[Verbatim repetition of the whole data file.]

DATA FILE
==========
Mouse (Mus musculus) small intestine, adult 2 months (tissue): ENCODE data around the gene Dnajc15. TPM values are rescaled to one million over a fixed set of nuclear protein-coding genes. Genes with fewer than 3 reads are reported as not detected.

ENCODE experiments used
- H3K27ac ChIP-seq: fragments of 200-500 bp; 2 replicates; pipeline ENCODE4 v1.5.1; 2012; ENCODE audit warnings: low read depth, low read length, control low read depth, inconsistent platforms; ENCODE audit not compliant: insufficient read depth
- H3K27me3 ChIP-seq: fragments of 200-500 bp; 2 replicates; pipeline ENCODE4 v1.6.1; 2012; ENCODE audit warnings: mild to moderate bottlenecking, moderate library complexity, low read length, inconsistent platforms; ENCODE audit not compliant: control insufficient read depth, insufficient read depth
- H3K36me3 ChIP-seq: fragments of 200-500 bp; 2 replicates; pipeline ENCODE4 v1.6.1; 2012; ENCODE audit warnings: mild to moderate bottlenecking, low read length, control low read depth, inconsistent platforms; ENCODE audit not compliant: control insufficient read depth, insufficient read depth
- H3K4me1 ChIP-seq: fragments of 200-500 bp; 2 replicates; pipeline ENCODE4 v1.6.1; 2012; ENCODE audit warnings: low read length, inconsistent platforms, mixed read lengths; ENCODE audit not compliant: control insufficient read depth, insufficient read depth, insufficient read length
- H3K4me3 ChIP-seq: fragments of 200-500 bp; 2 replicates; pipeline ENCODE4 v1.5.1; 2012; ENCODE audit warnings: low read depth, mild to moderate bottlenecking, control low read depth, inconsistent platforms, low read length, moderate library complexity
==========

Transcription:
Mouse (Mus musculus) small intestine, adult 2 months (tissue): ENCODE data around the gene Dnajc15. TPM values are rescaled to one million over a fixed set of nuclear protein-coding genes. Genes with fewer than 3 reads are reported as not detected.

ENCODE experiments used
- H3K27ac ChIP-seq: fragments of 200-500 bp; 2 replicates; pipeline ENCODE4 v1.5.1; 2012; ENCODE audit warnings: low read depth, low read length, control low read depth, inconsistent platforms; ENCODE audit not compliant: insufficient read depth
- H3K27me3 ChIP-seq: fragments of 200-500 bp; 2 replicates; pipeline ENCODE4 v1.6.1; 2012; ENCODE audit warnings: mild to moderate bottlenecking, moderate library complexity, low read length, inconsistent platforms; ENCODE audit not compliant: control insufficient read depth, insufficient read depth
- H3K36me3 ChIP-seq: fragments of 200-500 bp; 2 replicates; pipeline ENCODE4 v1.6.1; 2012; ENCODE audit warnings: mild to moderate bottlenecking, low read length, control low read depth, inconsistent platforms; ENCODE audit not compliant: control insufficient read depth, insufficient read depth
- H3K4me1 ChIP-seq: fragments of 200-500 bp; 2 replicates; pipeline ENCODE4 v1.6.1; 2012; ENCODE audit warnings: low read length, inconsistent platforms, mixed read lengths; ENCODE audit not compliant: control insufficient read depth, insufficient read depth, insufficient read length
- H3K4me3 ChIP-seq: fragments of 200-500 bp; 2 replicates; pipeline ENCODE4 v1.5.1; 2012; ENCODE audit warnings: low read depth, mild to moderate bottlenecking, control low read depth, inconsistent platforms, low read length, moderate library complexity